Global airline body International Air Transport Association (IATA) has expressed disappointment over India’s opposition to a global pact for curbing aviation emissions proposed by the United Nations’ International Civil Aviation Organisation (ICAO) in Montreal recently.
“We expressed our disappointment (to the government) that India didn’t come to the table as an early adaptor of the carbon offset and reduction scheme for the aviation sector,” IATA Director General and Chief Executive Officer Alexandre de Juniac told reporters here. Mr. de Juniac met top government officials and airline chief executives in what was his first visit to India after taking over charge as the IATA chief.
“We are disappointed because other developing nations like China, Indonesia, Zambia and Kenya have signed,” he added.
Although 65 countries signed the pact committing to cap emissions at 2020 levels, India and Brazil were among countries that opted out as it felt the deal would be unfair for developing countries where the civil aviation market is not mature and the airlines are limited compared to the developed economies.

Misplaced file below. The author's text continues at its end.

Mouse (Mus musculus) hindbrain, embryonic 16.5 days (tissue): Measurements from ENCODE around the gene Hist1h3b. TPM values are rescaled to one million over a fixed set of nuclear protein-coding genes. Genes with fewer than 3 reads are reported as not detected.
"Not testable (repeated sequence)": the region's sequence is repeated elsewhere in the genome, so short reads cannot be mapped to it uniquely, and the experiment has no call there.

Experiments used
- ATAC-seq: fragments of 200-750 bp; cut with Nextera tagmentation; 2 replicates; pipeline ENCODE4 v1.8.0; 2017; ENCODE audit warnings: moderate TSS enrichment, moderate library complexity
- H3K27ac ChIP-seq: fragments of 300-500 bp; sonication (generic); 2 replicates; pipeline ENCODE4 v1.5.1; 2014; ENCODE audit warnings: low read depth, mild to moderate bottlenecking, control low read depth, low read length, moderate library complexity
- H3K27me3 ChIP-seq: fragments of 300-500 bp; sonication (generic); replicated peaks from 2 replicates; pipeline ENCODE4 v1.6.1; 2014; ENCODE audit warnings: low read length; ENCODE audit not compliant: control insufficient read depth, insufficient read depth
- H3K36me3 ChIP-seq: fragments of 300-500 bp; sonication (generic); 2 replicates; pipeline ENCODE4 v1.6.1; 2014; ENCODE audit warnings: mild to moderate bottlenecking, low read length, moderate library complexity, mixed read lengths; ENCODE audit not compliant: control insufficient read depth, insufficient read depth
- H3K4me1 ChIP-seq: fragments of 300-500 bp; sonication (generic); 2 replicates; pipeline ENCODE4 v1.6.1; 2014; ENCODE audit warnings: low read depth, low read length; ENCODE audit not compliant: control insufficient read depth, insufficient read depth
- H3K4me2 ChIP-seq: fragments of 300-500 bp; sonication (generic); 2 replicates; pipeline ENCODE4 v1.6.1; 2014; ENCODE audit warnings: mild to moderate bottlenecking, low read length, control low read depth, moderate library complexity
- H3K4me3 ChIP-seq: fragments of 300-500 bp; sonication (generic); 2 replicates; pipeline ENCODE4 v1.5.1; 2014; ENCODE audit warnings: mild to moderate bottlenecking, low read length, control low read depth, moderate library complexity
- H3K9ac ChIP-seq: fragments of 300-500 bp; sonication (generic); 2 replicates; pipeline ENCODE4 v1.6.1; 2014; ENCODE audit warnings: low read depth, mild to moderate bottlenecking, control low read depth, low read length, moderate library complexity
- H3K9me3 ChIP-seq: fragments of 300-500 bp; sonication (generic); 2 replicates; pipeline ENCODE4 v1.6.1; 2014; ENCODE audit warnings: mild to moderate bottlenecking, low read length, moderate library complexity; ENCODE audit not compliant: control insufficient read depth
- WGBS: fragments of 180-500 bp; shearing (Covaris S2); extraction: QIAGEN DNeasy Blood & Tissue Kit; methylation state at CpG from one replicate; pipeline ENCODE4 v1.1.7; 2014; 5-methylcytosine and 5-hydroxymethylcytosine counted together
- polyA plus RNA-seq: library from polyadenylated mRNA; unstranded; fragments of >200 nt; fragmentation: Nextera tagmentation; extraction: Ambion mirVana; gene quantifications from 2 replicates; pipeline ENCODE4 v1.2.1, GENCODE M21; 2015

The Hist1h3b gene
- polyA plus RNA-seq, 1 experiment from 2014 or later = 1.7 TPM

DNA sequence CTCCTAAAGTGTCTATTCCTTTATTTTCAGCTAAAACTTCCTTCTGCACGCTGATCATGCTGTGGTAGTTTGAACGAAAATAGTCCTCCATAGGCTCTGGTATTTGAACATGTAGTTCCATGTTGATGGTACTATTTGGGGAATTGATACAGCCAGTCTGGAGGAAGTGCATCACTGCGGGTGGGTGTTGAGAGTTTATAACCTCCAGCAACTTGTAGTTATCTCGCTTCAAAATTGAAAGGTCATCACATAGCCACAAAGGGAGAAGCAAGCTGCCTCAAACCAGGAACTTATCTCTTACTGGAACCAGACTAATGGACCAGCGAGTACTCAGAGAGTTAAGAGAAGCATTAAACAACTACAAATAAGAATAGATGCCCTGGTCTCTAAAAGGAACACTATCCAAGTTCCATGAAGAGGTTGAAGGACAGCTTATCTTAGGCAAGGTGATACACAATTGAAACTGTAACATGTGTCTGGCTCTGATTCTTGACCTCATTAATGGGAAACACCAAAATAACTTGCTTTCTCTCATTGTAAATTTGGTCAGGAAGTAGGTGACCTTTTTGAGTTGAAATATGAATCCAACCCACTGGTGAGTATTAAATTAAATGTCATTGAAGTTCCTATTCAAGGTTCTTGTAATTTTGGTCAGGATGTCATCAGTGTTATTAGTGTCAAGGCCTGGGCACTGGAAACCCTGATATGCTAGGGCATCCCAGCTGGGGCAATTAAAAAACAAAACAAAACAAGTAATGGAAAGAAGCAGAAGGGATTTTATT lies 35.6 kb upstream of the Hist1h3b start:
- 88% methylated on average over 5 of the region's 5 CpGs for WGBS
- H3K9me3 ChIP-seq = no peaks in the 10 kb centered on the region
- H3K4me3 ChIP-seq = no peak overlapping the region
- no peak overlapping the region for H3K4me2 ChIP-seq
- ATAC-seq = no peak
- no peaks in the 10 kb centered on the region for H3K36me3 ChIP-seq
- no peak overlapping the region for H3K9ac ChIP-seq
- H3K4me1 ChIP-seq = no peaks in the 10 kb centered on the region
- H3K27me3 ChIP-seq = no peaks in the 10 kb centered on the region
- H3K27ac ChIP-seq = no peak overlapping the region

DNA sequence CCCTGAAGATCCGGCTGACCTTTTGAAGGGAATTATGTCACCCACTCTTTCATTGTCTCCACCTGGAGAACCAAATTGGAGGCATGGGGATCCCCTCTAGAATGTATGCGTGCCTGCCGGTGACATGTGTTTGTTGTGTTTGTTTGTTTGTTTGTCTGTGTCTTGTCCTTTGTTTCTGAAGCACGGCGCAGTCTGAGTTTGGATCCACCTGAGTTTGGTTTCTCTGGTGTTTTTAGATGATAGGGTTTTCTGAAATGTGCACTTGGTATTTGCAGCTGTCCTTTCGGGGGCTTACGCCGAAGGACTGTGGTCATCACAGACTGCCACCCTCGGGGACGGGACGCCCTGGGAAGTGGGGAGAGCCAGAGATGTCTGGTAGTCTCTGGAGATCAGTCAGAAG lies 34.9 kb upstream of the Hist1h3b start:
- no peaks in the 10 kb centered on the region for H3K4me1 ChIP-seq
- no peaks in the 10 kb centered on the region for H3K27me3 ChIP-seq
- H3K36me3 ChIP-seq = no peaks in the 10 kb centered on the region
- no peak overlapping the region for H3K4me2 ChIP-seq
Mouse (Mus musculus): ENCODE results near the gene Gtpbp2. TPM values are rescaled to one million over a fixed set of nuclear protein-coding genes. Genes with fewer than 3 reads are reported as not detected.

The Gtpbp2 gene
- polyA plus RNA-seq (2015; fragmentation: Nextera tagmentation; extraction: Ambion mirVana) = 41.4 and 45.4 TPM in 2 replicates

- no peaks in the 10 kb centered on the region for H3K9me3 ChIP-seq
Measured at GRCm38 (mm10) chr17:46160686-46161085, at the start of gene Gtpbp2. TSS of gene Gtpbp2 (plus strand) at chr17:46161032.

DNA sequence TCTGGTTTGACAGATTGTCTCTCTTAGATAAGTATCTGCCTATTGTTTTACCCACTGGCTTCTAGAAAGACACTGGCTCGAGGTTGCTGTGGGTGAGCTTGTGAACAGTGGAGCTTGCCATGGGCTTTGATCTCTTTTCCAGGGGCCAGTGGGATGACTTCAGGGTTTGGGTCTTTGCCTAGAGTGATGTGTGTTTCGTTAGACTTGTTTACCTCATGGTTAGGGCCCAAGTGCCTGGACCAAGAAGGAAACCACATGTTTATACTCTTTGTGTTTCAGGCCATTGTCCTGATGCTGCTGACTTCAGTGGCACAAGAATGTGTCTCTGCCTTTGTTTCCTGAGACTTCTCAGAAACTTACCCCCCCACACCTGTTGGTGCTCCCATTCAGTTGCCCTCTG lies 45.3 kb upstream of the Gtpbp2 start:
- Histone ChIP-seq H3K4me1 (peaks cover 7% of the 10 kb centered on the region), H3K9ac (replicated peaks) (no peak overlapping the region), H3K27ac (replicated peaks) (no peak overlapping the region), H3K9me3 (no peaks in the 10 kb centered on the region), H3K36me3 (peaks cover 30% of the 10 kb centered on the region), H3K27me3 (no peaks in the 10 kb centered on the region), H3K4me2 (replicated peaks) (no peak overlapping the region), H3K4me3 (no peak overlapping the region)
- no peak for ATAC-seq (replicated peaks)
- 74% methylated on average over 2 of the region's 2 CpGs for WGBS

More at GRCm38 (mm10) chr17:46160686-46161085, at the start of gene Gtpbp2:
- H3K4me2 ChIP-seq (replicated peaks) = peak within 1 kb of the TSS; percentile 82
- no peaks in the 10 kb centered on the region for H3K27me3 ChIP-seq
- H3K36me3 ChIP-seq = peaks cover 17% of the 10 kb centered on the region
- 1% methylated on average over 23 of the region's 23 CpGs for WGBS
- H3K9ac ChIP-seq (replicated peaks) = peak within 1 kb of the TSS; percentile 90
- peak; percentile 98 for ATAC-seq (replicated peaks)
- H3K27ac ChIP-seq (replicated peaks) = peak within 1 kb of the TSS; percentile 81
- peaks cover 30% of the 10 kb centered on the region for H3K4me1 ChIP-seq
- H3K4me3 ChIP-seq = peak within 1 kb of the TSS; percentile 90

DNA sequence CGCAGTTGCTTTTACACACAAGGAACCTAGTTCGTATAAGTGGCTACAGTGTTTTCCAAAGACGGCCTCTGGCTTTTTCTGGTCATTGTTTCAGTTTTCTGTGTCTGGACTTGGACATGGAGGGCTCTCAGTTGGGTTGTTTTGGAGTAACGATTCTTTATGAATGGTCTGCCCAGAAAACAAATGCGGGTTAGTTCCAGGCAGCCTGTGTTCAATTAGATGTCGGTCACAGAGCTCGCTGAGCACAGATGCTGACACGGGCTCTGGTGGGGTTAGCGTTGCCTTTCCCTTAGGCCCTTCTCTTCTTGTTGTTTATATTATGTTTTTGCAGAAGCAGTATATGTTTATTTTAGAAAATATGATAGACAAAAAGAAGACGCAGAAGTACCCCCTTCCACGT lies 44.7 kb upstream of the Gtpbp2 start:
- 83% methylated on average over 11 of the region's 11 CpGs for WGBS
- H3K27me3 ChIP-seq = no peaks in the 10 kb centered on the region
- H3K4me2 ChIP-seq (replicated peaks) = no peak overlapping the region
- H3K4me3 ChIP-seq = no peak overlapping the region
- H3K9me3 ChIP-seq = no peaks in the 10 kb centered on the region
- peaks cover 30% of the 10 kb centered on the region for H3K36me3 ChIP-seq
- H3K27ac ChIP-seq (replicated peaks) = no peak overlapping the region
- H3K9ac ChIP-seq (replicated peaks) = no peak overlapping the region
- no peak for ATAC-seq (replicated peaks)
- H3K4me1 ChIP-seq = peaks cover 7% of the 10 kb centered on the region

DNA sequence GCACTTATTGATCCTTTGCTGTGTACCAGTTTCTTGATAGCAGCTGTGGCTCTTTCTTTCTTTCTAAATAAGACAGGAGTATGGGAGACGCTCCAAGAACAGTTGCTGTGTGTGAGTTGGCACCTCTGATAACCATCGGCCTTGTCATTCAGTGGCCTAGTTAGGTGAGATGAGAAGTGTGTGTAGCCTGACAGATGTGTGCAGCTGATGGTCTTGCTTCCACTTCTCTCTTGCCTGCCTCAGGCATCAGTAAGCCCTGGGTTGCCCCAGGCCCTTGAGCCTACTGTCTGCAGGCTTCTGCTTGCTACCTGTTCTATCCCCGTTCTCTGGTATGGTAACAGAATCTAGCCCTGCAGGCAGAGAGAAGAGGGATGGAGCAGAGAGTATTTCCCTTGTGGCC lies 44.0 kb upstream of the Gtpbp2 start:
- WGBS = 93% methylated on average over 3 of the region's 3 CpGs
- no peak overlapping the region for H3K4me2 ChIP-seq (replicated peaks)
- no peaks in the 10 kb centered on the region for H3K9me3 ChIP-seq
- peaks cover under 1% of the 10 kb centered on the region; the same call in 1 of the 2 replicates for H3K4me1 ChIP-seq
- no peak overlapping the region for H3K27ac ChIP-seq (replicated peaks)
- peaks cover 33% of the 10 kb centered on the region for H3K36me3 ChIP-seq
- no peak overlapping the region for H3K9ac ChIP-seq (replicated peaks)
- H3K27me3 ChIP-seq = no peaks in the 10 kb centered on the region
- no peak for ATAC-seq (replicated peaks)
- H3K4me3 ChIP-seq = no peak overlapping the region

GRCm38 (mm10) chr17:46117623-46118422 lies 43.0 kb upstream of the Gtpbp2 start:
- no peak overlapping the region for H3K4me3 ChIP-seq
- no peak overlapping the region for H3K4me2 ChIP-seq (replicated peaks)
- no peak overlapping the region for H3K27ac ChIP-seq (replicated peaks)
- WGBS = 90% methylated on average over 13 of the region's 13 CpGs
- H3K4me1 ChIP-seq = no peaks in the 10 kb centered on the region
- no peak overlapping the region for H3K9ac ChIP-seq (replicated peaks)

India ratified the COP21 accord on climate change in the same week and Mr. de Juniac was “hopeful that the spirit of climate leadership would extend to aviation emissions.”
“We have seen India at the front edge of environment defence policies signing the Paris accord and the Kigali Agreement. So we were expecting India in the front row of environment protection regulation for aviation,” Mr. de Juniac said.
He also pointed out to certain misinterpretations of the climate deal. “It doesn’t apply to domestic traffic and only to the international flights. It is not a punitive tax. It offsets emissions by investing in projects that produce carbon. Like a tax, it attempts to facilitate growth. It’s a license to grow,” the IATA chief pointed out.
According to IATA, India is set to become the third largest aviation market by displacing the UK in 2026. Minister of State Civil Aviation Jayant Sinha said earlier this month that the government is examining ways to offset higher emissions from rising aviation traffic.